Occassional posts about VoIP, SIP, WebRTC and Bitcoin.
Along with playing around with Tropo to test out VoIP applications where sipsorcery’s signalling only design is insufficient I have also occasionally fired up an Asterisk EC2 instance (thanks to Voxilla for bundling up an Asterisk EC2 AMI to make things easy). Each time I would customise the Asterisk dialplan to test out whatever it was and then take the instance down a few hours later. The great thing about sipsorcery is that it saves me having to configure SIP accounts or providers on the Asterisk system. I’d always thought it would be great if someone else did all the grunt work for me and offered Pay As You Go hosted Asterisk instances and saved me even the small amount of time I spent bringing my own instance up. There are lots of hosting companies out there that will host Asterisk instances but the key for me is the Pay As You Go piece, I might only want to test something out once every three months and I’m not interested in paying a monthly charge.
That’s why I’ve been somewhat interested in Cloudvox’s offering. It’s the first time I’ve seen hosted cheap hosted Asterisk instances. It’s great that they provide free “Hacker” accounts so you can at least make sure it’s not a snake oil product. Above that the cheapest plan is $6/month and calls at $0.06 per minute. Even though I’m not a fan of the monthly charge $6 is pretty cheap and it looks like you can switch back to the Hacker account easily if you know your account is not going to be in use for a while. The $0.06 per minute is not so appealing and it’s still a little bit fuzzy to me whether SIP-to-SIP calls are billable or not, apparently they are but I found that it depends on how they are dialled as to whether they show up on my account as billable or not (note I’m not trying to find ways around the cloudvox billing rather I’m trying to work out if SIP-to-SIP calls are free).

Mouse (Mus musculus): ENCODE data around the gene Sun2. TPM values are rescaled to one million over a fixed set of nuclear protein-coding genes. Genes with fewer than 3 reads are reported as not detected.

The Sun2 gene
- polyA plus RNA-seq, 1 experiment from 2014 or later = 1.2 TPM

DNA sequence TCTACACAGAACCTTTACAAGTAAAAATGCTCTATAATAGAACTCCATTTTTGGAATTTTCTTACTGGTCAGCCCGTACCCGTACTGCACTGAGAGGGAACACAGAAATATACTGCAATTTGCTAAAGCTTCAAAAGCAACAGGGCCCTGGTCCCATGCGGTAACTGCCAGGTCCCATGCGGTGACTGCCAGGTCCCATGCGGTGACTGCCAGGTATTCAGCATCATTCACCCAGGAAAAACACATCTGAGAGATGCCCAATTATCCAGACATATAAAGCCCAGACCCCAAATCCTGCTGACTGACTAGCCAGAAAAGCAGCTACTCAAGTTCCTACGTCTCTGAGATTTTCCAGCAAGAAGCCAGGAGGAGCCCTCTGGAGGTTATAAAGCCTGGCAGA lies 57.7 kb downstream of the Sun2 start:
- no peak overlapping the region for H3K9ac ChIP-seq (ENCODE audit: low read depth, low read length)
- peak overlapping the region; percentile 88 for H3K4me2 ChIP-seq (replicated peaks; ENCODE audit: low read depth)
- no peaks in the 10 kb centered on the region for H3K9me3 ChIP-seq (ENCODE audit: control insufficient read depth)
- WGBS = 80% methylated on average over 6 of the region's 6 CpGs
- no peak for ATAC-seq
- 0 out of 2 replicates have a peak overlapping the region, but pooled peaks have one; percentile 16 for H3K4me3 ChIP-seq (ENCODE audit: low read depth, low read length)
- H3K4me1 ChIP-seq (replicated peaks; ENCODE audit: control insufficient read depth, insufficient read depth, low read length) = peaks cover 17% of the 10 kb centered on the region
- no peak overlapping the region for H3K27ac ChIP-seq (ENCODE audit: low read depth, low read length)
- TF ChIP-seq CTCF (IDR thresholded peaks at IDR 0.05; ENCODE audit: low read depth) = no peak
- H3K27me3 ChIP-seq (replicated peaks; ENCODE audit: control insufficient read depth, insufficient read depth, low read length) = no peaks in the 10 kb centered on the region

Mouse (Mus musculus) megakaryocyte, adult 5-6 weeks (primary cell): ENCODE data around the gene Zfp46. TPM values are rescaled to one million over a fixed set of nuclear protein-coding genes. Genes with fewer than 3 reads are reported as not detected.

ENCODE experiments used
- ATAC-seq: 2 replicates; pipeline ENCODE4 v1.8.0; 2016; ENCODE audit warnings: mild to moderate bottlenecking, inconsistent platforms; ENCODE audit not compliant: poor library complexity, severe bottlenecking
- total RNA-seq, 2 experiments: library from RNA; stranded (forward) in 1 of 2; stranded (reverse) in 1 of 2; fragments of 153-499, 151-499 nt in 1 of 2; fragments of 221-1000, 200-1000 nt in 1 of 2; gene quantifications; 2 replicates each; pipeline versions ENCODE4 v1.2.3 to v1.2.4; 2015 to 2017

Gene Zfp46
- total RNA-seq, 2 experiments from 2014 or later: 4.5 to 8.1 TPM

Cloudvox have two APIs for building applications although for some reason they have included SIP+RTP in the HTTP vs AGI comparison which doesn’t really make any sense and must be awfully confusing to developer new to VoIP. The HTTP API is very basic but is the easiest to get up and running with. I found it counterintuitive to begin with but that’s because I was so used to the concept of dialplans, VoiceXML and Asterisk that I was thinking of it as a way of simply loading the Asterisk dialplan whereas the approach is for the Cloudvox Asterisk servers to receive a call, send a HTTP request for a small number of Asterisk commands to a web server somewhere, execute those commands and return the result via another HTTP request, it makes perfect sense to me now. An example of an ideal task for the HTTP API is one the same I mentioned in the Tropo Transfer post about a user dialling into sipsorcery, somehow entering a number and then dialling that number out through one of their providers. The HTTP API would be perfect for getting Asterisk to play a prompt, collect some digits and then return them to sipsorcery via a HTTP request.
The second API revolves around the Asterisk Gateway Interface. Again I got somewhat confused this time by the fact that the emphasis is put on some pre-canned AGI servers like Adhearsion or the Asterisk::AGI Perl module. My confusion arose from thinking I needed to somehow connect to an AGI server Cloudvox had somewhere or that there was some special configuration on Cloudvox’s end that only allowed it to work with specific AGI servers. In the end the situation was again a lot simpler and Cloudvox don’t care what the AGI server is and all the examples and configuration guides are targetted at the common ones on the assumption, most likely correct as well, that most people will use one of them. Once that light bulb went off for me I dusted off my own C# AGI server, written many years ago, and had calls coming into it from the Cloudvox Asterisk servers in no time at all.
I’ve checked the very rudimentary C# AGI code into the sipsorcery code base, I had to strip out all the business logic so it’s really bare bones, it’s called SIPSorcery.Asterisk.FastAGI and is in the sipsorcery-servers directory. I don’t know when the next time I’ll get fired up to do anything else with it but it’s there as a reference should any other C# developers be interested. Generally I get all excited about integrating with new VoIP platforms but once i can play the monkey sounds or equivalent I consider the integration proven until something else crops up.